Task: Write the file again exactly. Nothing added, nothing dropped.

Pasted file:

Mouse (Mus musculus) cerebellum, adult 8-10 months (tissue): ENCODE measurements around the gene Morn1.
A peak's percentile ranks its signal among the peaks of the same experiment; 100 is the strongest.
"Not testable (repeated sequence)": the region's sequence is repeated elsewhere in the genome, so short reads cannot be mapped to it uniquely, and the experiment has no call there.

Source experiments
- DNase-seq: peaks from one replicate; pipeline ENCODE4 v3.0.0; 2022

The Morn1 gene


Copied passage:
Mouse (Mus musculus) cerebellum, adult 8-10 months (tissue): ENCODE measurements around the gene Morn1.
A peak's percentile ranks its signal among the peaks of the same experiment; 100 is the strongest.
"Not testable (repeated sequence)": the region's sequence is repeated elsewhere in the genome, so short reads cannot be mapped to it uniquely, and the experiment has no call there.

Source experiments
- DNase-seq: peaks from one replicate; pipeline ENCODE4 v3.0.0; 2022

The Morn1 gene